One of the central topics in molecular biology consists of understanding the mechanisms involved in biological rhythms and whether it is possible to influence the underlying genetic clockwork to tune the expression of key genes. Answering this question may prove to be central in the design of future gene therapies, particularly those requiring a periodic input.
For such purpose, we have investigated design principles for synthetic regulatory networks that provide tunable oscillating gene expression. Similar to natural circadian oscillators, the basic design contains positive and negative feedback loops.
Genetic oscillators, albeit robust, generally portray notoriously high noise and take place in lengthy time spans, the reason why we have opted for a coarse-grained stochastic framework for the in silico analysis of our proposed systems. Our stochastic simulations are in agreement with experimental data in the literature and show that variability in oscillator behavior is largely caused by stochastic fluctuations, despite high numbers of the molecules involved. They also provide us with sufficient conditions for tuning targeted gene expression.
Genetic circuits can be engineered by means of Standard Biological Parts. They represent either simple pieces of DNA with a well-defined function (basic parts like promoters and terminators) or complex devices perfoming particular tasks (e. g. reporter generators and inverters).
Taking inspiration from electrical engineering, where circuits are realized by connecting simple components (e. g. resistors, solenoids and batteries) by means of wires through which electrons flow, we realized a "drag and drop" tool to design biological circuits by means of composable parts i. e. parts which exchange common signal carriers.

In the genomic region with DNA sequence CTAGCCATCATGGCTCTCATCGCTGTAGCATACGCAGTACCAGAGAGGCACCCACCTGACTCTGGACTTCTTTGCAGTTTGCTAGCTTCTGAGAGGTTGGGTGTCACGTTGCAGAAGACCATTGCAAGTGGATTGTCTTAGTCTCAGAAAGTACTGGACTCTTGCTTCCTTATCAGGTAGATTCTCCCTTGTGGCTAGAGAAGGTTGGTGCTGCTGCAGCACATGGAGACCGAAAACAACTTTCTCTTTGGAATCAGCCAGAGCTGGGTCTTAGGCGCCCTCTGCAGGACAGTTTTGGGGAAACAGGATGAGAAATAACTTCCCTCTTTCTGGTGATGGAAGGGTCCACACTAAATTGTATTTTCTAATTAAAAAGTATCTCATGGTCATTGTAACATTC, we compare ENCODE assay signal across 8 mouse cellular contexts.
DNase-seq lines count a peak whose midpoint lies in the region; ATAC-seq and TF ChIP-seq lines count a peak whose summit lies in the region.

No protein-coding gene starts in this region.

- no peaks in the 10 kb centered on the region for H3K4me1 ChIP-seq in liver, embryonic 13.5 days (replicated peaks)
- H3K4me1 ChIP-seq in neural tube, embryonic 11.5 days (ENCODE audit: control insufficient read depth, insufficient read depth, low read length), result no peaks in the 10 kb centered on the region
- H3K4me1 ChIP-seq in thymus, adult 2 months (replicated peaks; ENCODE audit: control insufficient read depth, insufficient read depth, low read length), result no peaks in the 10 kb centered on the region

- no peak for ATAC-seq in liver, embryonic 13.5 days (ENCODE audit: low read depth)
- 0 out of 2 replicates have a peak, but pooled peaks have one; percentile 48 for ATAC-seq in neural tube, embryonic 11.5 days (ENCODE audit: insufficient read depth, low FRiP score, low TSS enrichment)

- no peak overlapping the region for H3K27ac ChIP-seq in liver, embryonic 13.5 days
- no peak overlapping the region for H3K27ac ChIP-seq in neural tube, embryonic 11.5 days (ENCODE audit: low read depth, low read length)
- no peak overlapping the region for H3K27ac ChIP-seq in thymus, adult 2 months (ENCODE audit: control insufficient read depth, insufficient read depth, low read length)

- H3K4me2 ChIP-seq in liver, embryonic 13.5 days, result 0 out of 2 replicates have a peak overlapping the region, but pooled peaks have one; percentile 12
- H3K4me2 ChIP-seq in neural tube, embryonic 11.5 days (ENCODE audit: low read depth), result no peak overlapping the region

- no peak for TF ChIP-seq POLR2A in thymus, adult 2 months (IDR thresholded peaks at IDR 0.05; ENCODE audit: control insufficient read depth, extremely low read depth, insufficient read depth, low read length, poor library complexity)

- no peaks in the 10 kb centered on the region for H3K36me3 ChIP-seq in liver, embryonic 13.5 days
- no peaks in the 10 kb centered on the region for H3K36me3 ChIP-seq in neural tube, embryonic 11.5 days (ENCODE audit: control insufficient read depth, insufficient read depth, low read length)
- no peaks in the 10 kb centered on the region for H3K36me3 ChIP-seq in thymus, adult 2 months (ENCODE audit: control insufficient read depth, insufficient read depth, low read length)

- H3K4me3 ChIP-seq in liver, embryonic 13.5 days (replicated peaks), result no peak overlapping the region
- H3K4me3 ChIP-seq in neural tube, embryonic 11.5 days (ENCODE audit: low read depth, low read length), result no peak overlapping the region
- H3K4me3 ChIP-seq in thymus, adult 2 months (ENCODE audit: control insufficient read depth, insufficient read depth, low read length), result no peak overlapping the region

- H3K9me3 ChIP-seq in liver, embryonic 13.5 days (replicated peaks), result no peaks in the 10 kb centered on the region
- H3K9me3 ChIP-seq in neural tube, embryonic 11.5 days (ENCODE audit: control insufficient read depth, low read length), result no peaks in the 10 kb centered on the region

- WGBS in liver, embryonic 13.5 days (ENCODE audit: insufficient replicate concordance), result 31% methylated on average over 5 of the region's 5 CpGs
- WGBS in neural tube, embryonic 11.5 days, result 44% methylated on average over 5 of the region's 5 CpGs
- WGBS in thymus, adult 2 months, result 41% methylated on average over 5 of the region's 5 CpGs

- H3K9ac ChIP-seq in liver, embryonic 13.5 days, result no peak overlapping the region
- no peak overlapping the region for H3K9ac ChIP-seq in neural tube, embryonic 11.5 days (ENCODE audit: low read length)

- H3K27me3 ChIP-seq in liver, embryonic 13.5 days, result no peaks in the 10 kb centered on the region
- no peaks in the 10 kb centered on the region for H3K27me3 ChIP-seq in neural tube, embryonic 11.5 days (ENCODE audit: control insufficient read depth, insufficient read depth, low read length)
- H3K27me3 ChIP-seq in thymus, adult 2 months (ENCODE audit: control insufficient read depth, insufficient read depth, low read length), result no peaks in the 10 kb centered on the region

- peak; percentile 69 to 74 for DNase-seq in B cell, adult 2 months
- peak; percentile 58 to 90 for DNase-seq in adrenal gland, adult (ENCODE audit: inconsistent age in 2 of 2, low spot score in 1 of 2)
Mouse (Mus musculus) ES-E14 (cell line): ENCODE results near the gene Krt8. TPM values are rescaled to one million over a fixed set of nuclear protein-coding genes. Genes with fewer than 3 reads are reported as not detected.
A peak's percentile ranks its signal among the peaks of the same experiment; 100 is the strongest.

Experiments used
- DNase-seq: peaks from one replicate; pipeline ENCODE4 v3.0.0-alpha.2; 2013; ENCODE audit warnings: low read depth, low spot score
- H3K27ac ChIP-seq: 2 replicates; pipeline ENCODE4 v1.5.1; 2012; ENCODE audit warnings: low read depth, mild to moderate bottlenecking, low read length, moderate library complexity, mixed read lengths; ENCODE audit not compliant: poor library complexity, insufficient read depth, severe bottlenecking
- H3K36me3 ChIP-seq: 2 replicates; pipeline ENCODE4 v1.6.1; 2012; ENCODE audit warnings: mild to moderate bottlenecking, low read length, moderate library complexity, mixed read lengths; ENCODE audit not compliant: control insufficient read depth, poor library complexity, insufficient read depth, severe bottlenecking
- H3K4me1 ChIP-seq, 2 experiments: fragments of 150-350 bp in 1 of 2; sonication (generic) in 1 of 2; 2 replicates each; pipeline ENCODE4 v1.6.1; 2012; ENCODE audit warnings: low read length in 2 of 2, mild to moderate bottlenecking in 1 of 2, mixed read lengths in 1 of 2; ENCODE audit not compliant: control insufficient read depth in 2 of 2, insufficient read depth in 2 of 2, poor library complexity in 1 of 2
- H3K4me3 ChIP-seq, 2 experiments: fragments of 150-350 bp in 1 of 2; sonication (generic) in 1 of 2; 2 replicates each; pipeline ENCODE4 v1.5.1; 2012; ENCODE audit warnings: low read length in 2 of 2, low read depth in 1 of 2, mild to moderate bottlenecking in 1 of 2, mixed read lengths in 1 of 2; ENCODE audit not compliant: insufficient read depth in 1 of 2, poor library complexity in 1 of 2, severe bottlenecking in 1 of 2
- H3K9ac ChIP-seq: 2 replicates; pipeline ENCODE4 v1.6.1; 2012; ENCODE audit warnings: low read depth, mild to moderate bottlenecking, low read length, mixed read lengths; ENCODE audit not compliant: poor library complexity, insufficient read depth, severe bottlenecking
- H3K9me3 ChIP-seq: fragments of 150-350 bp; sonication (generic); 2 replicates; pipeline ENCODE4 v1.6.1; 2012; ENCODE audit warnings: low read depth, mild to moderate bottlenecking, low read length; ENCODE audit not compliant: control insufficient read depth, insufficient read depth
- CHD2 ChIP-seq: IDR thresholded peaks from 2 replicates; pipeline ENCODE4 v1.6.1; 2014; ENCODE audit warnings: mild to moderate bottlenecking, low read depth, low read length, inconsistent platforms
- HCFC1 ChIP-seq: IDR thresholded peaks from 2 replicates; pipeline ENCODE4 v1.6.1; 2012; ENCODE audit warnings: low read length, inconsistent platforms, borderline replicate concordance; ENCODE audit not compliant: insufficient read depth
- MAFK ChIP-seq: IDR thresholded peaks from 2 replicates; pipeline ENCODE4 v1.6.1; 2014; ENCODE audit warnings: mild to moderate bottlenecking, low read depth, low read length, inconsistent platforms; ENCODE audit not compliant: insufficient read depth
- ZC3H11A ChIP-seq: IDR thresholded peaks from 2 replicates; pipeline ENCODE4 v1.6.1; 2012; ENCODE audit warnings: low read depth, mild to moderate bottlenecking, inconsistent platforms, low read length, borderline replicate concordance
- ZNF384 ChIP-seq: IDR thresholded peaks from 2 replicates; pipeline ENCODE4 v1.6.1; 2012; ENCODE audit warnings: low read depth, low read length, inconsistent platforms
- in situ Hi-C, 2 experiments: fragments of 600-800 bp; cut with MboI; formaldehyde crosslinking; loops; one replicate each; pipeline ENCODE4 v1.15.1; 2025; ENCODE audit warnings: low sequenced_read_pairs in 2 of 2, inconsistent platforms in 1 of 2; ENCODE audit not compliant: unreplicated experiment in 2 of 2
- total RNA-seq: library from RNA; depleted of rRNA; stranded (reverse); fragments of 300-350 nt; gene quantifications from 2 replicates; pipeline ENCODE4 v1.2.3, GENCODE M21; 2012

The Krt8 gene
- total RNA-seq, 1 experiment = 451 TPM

As in electronics electrons mediate the exchange of information among circuit components, molecules like RNA polymerases, ribosomes, transcription factors, for instance, can be supposed to play the same role in biology.
Genetic circuits can then be designed by placing biological parts on a canvas and by making them communicate through wires where different molecules flow carring the necessary information to regulate transcriptional and translational mechanisms.
We developed a mathematical model (based on ordinary differential equations) for each of the Basic Parts depicted in the MIT Registry of Standard Biological Parts. Details can be found into "A guide to composable parts and pools".
The canvas for biological circuit design has been provided by ProMoT. Instructions for circuit design are contained into "How to design synthetic gene circuits with composable parts and pools in the ProMoT framework".
The final code associated with a circuit can be exported into Matlab or SBML format (Level-1 and Level-2) allowing to run both deterministic and stochastic simulations.
Results on largely-studied circuits fairly agree both with computational and experimental data in literature.
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